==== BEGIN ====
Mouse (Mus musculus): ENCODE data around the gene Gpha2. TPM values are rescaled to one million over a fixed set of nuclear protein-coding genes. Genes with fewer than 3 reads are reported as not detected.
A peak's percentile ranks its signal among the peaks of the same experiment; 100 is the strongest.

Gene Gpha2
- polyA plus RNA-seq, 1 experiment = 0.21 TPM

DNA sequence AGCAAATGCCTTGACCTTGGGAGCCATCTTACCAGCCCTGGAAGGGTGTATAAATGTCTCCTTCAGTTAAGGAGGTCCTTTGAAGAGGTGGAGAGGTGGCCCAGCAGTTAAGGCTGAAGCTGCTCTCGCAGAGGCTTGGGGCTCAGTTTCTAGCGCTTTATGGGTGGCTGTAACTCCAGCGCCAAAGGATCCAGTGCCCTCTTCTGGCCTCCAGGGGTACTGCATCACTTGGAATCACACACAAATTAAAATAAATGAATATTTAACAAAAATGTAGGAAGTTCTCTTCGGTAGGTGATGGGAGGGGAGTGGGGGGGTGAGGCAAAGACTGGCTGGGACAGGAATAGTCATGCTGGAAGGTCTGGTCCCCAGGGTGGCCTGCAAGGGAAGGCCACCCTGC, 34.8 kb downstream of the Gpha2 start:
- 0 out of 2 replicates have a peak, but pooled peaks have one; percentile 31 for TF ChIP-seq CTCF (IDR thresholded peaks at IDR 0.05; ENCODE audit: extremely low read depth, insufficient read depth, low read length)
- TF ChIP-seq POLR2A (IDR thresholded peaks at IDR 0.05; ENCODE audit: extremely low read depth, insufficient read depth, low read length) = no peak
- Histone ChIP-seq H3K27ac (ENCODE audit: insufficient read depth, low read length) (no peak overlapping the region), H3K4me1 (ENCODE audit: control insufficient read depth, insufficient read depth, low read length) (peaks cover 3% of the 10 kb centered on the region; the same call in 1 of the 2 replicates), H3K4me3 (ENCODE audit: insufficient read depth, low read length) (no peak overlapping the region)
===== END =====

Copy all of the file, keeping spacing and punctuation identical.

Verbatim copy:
Mouse (Mus musculus): ENCODE data around the gene Gpha2. TPM values are rescaled to one million over a fixed set of nuclear protein-coding genes. Genes with fewer than 3 reads are reported as not detected.
A peak's percentile ranks its signal among the peaks of the same experiment; 100 is the strongest.

Gene Gpha2
- polyA plus RNA-seq, 1 experiment = 0.21 TPM

DNA sequence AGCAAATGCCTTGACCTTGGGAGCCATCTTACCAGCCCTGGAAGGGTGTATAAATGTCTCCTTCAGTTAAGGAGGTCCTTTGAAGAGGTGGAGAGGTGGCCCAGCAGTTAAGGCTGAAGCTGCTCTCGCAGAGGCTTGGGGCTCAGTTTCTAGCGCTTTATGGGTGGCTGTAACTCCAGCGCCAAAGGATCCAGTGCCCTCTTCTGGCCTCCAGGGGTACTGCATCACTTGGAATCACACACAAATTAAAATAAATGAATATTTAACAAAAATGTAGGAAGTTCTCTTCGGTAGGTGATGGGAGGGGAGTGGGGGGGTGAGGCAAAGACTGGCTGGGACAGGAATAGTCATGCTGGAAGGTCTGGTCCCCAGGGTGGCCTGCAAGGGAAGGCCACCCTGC, 34.8 kb downstream of the Gpha2 start:
- 0 out of 2 replicates have a peak, but pooled peaks have one; percentile 31 for TF ChIP-seq CTCF (IDR thresholded peaks at IDR 0.05; ENCODE audit: extremely low read depth, insufficient read depth, low read length)
- TF ChIP-seq POLR2A (IDR thresholded peaks at IDR 0.05; ENCODE audit: extremely low read depth, insufficient read depth, low read length) = no peak
- Histone ChIP-seq H3K27ac (ENCODE audit: insufficient read depth, low read length) (no peak overlapping the region), H3K4me1 (ENCODE audit: control insufficient read depth, insufficient read depth, low read length) (peaks cover 3% of the 10 kb centered on the region; the same call in 1 of the 2 replicates), H3K4me3 (ENCODE audit: insufficient read depth, low read length) (no peak overlapping the region)